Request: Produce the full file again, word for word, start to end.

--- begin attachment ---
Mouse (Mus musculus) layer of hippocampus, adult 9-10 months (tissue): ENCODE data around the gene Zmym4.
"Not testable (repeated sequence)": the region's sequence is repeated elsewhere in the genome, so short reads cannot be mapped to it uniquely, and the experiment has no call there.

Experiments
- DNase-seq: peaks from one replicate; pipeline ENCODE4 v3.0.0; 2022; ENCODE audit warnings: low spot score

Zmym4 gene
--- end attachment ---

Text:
Mouse (Mus musculus) layer of hippocampus, adult 9-10 months (tissue): ENCODE data around the gene Zmym4.
"Not testable (repeated sequence)": the region's sequence is repeated elsewhere in the genome, so short reads cannot be mapped to it uniquely, and the experiment has no call there.

Experiments
- DNase-seq: peaks from one replicate; pipeline ENCODE4 v3.0.0; 2022; ENCODE audit warnings: low spot score

Zmym4 gene